JERUSALEM, ISRAEL — I'm in Israel on my second visit in as many months, and I'm riding in an electric car on a conveyer belt through what gives every impression of being a car wash. But there's no soap, and the car doesn't clean. Instead, my car, which has about 65 percent of its charge left after a fast run from Jerusalem, is getting its battery swapped.
Welcome to Better Place, the company headed by Israeli-born Shai Agassi five years ago that has made its mission not only to wire the world for electric cars, but to do it with a unique twist — battery swapping. The concept is simple enough: Instead of relying solely on charging stations that take six hours or so to juice up an EV, the company adds the option of swapping the battery in an automated process that takes about five minutes.
Instead of buying a battery car and then figuring out how to charge it — public stations, home unit? — BP is a one-stop transportation solution. In Israel, customers buy "electric miles," paying BP roughly $32,000 for the a Renault Fluence Z.E. (the only car with switchable batteries) than leasing the battery and a charging plan that gives them access to the company's public network and the swap stations. It may not work this way, but the general rule of thumb is that you'd use home or public charging for commuting and errands, battery swapping for longer trips.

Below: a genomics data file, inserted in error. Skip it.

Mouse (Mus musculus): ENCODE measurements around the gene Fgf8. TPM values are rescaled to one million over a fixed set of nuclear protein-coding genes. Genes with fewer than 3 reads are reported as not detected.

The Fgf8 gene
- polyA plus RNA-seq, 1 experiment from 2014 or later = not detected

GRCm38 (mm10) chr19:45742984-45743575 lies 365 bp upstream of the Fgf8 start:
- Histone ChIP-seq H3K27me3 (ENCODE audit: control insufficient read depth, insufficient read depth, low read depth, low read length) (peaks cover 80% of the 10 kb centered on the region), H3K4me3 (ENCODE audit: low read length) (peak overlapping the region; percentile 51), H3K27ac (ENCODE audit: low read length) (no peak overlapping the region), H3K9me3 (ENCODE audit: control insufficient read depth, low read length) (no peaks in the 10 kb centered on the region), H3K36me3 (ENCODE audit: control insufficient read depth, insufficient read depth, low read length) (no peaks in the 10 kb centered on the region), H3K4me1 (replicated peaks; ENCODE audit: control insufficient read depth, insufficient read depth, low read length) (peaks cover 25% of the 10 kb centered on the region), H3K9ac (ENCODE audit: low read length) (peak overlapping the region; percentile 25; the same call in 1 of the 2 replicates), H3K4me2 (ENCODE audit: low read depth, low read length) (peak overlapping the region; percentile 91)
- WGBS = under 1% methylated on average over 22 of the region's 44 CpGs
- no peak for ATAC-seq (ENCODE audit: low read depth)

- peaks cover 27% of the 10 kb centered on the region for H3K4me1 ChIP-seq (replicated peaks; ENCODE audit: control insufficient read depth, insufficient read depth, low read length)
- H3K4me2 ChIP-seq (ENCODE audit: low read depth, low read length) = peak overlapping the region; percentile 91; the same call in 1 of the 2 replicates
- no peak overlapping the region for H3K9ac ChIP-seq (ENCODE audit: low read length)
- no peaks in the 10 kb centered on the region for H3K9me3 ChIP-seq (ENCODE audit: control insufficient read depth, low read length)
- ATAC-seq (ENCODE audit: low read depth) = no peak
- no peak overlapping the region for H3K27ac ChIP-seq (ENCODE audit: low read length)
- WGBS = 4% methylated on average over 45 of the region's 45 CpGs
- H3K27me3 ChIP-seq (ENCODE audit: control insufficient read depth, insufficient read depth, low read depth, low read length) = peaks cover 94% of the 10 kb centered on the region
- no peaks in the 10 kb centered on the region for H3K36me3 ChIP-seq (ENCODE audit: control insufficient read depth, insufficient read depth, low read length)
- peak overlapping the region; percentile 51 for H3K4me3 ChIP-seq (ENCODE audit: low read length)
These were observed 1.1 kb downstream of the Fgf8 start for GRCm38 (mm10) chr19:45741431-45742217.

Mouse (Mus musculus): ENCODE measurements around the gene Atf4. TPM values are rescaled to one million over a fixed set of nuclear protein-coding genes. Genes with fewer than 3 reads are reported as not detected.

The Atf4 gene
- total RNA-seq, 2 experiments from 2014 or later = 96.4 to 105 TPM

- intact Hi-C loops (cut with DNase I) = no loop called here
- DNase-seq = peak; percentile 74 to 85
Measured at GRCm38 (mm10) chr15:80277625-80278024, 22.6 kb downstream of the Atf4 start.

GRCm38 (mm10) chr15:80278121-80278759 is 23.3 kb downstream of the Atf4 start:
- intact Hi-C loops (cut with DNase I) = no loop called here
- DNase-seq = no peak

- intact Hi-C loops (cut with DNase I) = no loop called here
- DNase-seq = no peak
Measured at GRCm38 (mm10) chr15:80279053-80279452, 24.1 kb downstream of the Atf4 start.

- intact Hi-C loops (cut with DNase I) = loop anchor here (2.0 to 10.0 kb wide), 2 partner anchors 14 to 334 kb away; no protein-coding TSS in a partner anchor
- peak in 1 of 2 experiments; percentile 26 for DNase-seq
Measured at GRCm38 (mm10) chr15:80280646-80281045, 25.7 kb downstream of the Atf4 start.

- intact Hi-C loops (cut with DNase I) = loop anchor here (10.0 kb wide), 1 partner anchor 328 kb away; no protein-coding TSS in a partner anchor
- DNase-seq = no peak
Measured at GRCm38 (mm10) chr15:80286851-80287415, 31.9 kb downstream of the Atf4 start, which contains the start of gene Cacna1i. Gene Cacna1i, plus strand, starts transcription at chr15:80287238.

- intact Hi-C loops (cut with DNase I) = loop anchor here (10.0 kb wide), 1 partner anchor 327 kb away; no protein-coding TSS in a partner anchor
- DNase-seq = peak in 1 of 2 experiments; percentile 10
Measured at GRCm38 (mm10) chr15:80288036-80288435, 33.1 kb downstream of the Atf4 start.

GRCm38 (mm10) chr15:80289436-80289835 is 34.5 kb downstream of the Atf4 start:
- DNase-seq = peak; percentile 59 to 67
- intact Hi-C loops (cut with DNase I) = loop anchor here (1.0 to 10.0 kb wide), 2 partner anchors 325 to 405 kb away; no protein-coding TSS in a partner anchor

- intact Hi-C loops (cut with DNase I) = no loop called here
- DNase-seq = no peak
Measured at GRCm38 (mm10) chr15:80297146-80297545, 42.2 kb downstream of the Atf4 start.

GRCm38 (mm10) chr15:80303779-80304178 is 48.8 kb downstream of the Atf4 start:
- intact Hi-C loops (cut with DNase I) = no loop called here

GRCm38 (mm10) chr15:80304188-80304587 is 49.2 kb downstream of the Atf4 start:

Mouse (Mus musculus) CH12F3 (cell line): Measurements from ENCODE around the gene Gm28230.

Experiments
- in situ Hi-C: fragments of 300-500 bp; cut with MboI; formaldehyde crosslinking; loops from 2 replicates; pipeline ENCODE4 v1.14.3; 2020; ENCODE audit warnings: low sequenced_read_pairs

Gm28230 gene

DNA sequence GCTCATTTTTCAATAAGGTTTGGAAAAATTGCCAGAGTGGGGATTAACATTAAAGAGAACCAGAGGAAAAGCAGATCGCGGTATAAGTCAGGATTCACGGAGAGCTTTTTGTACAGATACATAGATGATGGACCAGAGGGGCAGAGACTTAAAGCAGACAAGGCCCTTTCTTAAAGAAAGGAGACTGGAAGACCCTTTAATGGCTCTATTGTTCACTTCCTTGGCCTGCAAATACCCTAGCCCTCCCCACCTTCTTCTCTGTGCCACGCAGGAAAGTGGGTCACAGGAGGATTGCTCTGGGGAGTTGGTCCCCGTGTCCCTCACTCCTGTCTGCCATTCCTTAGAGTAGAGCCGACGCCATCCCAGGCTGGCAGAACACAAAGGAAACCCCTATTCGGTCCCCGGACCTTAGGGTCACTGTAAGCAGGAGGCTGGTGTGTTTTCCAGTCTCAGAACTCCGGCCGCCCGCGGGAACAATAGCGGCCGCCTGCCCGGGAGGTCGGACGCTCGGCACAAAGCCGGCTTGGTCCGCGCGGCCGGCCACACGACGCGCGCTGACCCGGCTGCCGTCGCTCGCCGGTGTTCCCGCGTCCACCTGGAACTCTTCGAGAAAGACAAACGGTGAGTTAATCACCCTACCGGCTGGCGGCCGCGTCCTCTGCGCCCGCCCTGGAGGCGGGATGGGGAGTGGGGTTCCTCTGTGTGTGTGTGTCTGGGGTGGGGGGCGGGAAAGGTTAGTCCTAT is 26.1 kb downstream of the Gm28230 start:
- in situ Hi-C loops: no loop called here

Denmark is the other country being Better-Place equipped. Johnny Hansen, CEO of Better Place Denmark, said that his country is "two to three months behind Israel." Hundreds of charging stations are installed, he said, and 20 swap stations will be running by the end of the year. Denmark has only five million people, so it's a good small-scale test bed for Better Place.
Denmark is serious about going green. It's already at least 25 percent wind-driven, and seeks a 40 percent cut in carbon dioxide (from 1990 levels) by 2020. It wants to generate 50 percent of its electricity from wind by 2020, and 100 percent from renewable energy by 2035. Transportation is supposed to be 100 percent sustainable by 2050.
China hasn't signed up for Better Place yet, but the company is in serious talks there, and is looking for an automaker to provide cars with switchable batteries. China, as Israel's richest man, Idan Ofer, told me, is a ripe prospect for Better Place. Ofer, who made his money operating Israel's biggest oil refinery (among other businesses), is now making amends with a big role in Better Place. Ofer is chairman of Better Place, and his company, Israel Corp., is the biggest contributor.
Better Place has sold a few cars in Israel so far, but it is gearing up for a mass market launch that will hopefully get its charge stations (it has 1,500) and swap stations (40 are planned) humming. Israel is as good a place as any for the company to launch, and it has the benefit of being a fairly closed transportation market, and very small — three hours on the road will get you nearly everywhere in the country. As Agassi points out, if an Israeli car is traveling outside Israel, it's probably been stolen. I'll be watching closely as this unique experiment goes forward.
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